The quantum world is fragile; error correction codes are needed to protect the information stored in a quantum object from the deteriorating effects of noise. Quantum physicists in Innsbruck have developed a protocol to pass quantum information between differently encoded building blocks of a future quantum computer, such as processors and memories. Scientists may use this protocol in the future to build a data bus for quantum computers. The researchers have published their work in the journal Nature Communications.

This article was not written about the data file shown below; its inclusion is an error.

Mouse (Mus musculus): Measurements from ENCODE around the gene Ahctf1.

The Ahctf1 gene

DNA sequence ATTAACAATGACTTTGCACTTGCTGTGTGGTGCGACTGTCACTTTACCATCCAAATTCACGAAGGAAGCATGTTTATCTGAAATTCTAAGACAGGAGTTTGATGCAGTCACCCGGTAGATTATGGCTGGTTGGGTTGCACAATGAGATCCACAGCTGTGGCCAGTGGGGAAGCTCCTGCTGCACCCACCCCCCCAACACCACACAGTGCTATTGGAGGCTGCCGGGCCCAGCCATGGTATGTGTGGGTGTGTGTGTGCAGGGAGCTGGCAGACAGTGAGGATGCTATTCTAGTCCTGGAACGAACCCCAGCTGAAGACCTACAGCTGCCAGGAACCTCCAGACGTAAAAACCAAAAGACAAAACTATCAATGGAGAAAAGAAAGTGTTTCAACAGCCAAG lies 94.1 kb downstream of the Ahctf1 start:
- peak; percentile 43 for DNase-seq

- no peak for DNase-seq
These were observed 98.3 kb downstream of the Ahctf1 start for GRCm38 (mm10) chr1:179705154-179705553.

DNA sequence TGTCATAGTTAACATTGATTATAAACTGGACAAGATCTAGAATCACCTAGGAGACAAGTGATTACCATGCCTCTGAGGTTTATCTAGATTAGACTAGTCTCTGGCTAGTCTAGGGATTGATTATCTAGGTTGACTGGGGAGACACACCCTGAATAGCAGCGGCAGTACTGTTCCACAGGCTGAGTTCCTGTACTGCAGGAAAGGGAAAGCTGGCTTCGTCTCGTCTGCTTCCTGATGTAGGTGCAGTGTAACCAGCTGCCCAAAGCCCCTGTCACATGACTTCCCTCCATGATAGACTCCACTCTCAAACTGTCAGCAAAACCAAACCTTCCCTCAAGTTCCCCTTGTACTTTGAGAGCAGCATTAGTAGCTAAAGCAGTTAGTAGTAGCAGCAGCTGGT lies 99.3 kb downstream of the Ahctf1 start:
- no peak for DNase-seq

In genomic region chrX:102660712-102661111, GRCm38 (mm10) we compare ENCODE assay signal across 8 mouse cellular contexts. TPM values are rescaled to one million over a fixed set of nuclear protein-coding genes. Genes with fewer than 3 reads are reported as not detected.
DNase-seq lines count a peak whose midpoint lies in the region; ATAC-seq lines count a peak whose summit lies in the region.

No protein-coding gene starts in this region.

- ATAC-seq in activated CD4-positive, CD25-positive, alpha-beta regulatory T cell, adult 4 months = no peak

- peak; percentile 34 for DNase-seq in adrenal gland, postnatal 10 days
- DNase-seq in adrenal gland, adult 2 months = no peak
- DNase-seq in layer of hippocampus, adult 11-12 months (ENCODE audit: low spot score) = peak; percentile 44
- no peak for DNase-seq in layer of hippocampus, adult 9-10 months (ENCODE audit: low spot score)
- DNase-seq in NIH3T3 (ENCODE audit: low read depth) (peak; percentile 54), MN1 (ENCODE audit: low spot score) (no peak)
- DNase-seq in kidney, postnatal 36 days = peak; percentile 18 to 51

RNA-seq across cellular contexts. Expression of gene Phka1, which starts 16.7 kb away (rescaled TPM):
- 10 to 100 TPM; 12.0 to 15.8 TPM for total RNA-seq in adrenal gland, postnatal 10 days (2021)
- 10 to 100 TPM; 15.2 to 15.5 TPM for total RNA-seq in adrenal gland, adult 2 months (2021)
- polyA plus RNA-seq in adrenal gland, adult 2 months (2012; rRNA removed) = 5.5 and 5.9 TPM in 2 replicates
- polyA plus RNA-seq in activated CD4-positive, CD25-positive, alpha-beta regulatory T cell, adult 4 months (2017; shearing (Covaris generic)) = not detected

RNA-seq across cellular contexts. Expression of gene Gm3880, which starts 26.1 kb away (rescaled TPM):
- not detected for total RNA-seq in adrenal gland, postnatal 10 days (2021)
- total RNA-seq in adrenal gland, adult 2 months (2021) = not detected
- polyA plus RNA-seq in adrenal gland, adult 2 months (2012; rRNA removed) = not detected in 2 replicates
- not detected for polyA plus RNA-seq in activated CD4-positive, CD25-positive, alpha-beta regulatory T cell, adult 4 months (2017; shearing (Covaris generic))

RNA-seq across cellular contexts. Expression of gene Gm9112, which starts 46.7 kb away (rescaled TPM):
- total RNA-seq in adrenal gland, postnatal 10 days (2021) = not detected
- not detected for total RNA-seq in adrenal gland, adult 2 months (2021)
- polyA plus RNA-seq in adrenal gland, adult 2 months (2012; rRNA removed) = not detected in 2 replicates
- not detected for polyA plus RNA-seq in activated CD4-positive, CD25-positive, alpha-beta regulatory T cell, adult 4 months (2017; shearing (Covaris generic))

Future quantum computers will be able to solve problems where conventional computers fail today. We are still far away from any large-scale implementation,...
Pillared graphene would transfer heat better if the theoretical material had a few asymmetric junctions that caused wrinkles, according to Rice University...
15.11.2017 | Event News
15.11.2017 | Event News
30.10.2017 | Event News
17.11.2017 | Physics and Astronomy
17.11.2017 | Health and Medicine
17.11.2017 | Studies and Analyses